Middle East

Iran set to resume nuclear talks in Geneva

Thursday's two-day meeting aims to activate a landmark deal reached in November between Iran and world powers.

Last updated: 09 Jan 2014 06:10
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Tehran denies wanting nuclear weapons, but many in the international community suspect otherwise [AP]

Nuclear talks between Iran and world powers are set to resume in Geneva on activating a landmark deal to curb Tehran's nuclear programme.

A two-day meeting that starts on Thursday between Abbas Araqchi, Iran's negotiator, and Helga Schmid, representative of the P5+1 group of world powers, has been endorsed by Iran's foreign minister with optimism.

"The nuclear talks are continuing with seriousness and a strong political will," Javad Zarif said on his Facebook page, adding that hours of technical talks with experts from the P5+1 group in December had produced "positive results".

Iranian foreign ministry spokeswoman Marzieh Afkham said the talks will focus on remaining issues "pending a political decision" before the deal can go into effect on January 20, a date mooted by both sides.

The US State Department confirmed on Wednesday that US Under Secretary of State for Political Affairs Wendy Sherman was also travelling to Geneva to attend the talks.

Latest attempt

Technical experts from Iran and the EU-chaired P5+1, comprising the US, China, Russia, Britain, France and Germany, held two sessions in Geneva in mid and late December as they seek to fine-tune a deal reached on November 24.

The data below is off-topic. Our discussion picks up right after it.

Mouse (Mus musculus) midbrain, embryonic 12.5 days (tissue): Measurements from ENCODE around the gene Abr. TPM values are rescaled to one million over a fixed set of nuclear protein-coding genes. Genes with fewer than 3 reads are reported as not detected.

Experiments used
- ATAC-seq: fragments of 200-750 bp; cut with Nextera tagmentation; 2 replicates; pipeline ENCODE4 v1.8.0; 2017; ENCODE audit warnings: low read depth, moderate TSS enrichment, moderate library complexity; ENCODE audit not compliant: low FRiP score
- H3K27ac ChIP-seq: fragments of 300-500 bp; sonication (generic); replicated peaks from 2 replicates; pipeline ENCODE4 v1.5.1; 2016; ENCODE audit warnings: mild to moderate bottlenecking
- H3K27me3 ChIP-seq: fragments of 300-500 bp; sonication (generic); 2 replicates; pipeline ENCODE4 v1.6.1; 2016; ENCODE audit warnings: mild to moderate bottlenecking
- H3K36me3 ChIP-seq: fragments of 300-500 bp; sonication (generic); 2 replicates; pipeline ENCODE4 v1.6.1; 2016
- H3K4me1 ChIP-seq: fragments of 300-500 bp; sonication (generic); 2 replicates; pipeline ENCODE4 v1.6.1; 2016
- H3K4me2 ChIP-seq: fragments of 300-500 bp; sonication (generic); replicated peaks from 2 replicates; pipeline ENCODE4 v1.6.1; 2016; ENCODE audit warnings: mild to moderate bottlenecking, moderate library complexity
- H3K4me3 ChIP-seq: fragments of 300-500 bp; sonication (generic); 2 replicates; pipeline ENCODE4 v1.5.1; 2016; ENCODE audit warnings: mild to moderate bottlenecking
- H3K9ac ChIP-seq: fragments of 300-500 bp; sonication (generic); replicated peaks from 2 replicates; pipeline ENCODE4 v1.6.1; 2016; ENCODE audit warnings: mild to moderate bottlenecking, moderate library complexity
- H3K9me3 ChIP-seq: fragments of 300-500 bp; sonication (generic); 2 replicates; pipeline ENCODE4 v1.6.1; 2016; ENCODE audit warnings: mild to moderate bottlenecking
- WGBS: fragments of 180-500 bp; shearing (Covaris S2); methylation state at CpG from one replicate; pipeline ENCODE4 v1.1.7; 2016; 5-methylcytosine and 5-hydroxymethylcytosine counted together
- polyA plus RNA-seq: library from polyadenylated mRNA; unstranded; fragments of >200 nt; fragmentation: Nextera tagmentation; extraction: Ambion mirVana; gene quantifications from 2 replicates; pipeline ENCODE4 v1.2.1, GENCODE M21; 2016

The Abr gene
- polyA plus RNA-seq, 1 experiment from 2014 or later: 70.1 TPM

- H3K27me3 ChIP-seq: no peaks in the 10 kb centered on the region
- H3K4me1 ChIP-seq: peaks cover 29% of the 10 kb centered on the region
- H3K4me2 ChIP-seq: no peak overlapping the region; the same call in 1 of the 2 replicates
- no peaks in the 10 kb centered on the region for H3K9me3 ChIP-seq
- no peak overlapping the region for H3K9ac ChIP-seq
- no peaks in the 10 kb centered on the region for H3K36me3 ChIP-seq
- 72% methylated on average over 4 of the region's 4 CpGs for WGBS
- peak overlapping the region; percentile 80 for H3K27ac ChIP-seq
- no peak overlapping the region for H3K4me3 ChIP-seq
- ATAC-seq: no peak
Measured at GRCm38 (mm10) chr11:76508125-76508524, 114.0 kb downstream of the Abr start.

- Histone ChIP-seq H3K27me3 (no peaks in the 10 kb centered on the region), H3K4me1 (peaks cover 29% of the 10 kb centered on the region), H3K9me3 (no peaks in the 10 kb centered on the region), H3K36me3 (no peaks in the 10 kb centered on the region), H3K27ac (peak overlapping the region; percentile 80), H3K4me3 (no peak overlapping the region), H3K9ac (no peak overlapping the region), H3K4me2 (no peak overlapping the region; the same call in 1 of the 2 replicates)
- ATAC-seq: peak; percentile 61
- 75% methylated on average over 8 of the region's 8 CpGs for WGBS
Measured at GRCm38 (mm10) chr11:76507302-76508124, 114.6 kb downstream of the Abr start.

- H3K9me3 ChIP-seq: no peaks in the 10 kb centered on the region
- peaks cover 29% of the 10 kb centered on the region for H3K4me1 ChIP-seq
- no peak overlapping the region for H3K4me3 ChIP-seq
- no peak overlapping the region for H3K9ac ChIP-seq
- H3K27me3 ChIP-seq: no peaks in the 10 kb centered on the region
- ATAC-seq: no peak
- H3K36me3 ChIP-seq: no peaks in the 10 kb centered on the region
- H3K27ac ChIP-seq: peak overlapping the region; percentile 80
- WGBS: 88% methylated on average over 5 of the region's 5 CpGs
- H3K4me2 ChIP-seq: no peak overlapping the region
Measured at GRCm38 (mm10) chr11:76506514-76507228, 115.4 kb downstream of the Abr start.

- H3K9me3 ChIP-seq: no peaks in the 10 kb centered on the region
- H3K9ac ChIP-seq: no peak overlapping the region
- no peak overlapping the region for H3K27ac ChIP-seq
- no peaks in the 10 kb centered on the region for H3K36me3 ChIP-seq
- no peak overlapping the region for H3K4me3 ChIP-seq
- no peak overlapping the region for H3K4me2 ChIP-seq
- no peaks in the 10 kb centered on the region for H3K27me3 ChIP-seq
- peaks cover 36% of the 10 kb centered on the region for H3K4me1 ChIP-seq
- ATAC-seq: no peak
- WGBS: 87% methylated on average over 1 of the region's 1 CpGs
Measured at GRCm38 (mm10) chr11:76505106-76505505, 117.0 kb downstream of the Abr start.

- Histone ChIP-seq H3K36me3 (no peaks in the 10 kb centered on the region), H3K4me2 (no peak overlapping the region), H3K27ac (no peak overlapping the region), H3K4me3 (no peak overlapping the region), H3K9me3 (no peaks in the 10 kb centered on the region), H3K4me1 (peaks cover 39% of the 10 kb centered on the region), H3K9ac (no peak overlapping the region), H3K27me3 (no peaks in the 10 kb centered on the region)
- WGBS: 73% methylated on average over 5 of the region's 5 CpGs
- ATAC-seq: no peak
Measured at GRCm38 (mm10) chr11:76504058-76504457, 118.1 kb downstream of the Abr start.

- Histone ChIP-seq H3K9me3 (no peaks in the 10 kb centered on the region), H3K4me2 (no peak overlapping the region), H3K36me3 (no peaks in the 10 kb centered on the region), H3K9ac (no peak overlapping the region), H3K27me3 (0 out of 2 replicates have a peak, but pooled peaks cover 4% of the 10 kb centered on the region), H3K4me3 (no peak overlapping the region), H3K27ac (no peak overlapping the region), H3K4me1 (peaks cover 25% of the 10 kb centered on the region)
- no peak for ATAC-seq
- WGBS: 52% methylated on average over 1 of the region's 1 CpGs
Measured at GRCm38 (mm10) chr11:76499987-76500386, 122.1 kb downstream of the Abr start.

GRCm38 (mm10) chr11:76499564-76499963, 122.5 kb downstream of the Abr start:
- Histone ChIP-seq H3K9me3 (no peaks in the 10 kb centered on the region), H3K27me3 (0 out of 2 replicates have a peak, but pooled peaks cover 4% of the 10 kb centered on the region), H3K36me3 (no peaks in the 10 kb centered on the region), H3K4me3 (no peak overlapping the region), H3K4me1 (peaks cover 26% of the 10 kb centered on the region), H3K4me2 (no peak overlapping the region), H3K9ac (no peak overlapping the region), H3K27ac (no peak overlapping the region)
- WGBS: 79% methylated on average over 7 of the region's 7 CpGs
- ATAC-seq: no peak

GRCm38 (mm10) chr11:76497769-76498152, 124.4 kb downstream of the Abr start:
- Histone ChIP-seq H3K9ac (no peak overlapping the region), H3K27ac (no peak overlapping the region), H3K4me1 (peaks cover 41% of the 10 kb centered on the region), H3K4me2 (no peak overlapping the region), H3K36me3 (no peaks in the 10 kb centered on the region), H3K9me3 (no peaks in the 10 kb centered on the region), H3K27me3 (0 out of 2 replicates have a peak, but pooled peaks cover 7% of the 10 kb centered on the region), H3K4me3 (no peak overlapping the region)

Under the deal, Iran is to curb parts of its nuclear drive for six months in exchange for modest relief from international sanctions and a promise by Western powers not to impose new measures against the Iranian economy, which has been battered by the embargo.

In early December, experts also held four days of talks in Vienna, but the Iranians walked out after Washington expanded its sanctions blacklist against Tehran.

The interim deal is meant to buy time for diplomacy to clinch a lasting agreement that would allay Western suspicions that Iran is covertly pursuing a nuclear weapons capability.

Tehran denies wanting nuclear weapons, but many in the international community suspect otherwise.


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